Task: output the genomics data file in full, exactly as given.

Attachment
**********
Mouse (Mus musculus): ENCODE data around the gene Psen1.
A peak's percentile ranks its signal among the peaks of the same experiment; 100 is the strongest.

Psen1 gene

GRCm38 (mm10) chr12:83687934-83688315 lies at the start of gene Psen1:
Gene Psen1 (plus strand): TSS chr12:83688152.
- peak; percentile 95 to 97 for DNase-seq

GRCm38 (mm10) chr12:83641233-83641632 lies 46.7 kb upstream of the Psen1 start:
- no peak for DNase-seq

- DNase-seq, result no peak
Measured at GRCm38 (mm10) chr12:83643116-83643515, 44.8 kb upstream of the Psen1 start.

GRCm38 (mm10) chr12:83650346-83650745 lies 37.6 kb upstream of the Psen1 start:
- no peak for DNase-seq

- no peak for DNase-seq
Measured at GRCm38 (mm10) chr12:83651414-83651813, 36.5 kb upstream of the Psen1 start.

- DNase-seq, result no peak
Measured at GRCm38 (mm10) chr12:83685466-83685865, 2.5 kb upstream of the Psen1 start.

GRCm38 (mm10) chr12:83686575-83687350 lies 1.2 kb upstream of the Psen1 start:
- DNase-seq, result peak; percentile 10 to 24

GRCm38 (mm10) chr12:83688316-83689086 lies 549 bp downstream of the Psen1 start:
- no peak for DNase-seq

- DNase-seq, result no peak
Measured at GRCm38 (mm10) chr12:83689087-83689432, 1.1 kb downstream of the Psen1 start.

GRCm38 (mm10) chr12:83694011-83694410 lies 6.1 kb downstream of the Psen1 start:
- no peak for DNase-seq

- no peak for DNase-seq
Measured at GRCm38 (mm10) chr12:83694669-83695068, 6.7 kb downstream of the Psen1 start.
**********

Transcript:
Mouse (Mus musculus): ENCODE data around the gene Psen1.
A peak's percentile ranks its signal among the peaks of the same experiment; 100 is the strongest.

Psen1 gene

GRCm38 (mm10) chr12:83687934-83688315 lies at the start of gene Psen1:
Gene Psen1 (plus strand): TSS chr12:83688152.
- peak; percentile 95 to 97 for DNase-seq

GRCm38 (mm10) chr12:83641233-83641632 lies 46.7 kb upstream of the Psen1 start:
- no peak for DNase-seq

- DNase-seq, result no peak
Measured at GRCm38 (mm10) chr12:83643116-83643515, 44.8 kb upstream of the Psen1 start.

GRCm38 (mm10) chr12:83650346-83650745 lies 37.6 kb upstream of the Psen1 start:
- no peak for DNase-seq

- no peak for DNase-seq
Measured at GRCm38 (mm10) chr12:83651414-83651813, 36.5 kb upstream of the Psen1 start.

- DNase-seq, result no peak
Measured at GRCm38 (mm10) chr12:83685466-83685865, 2.5 kb upstream of the Psen1 start.

GRCm38 (mm10) chr12:83686575-83687350 lies 1.2 kb upstream of the Psen1 start:
- DNase-seq, result peak; percentile 10 to 24

GRCm38 (mm10) chr12:83688316-83689086 lies 549 bp downstream of the Psen1 start:
- no peak for DNase-seq

- DNase-seq, result no peak
Measured at GRCm38 (mm10) chr12:83689087-83689432, 1.1 kb downstream of the Psen1 start.

GRCm38 (mm10) chr12:83694011-83694410 lies 6.1 kb downstream of the Psen1 start:
- no peak for DNase-seq

- no peak for DNase-seq
Measured at GRCm38 (mm10) chr12:83694669-83695068, 6.7 kb downstream of the Psen1 start.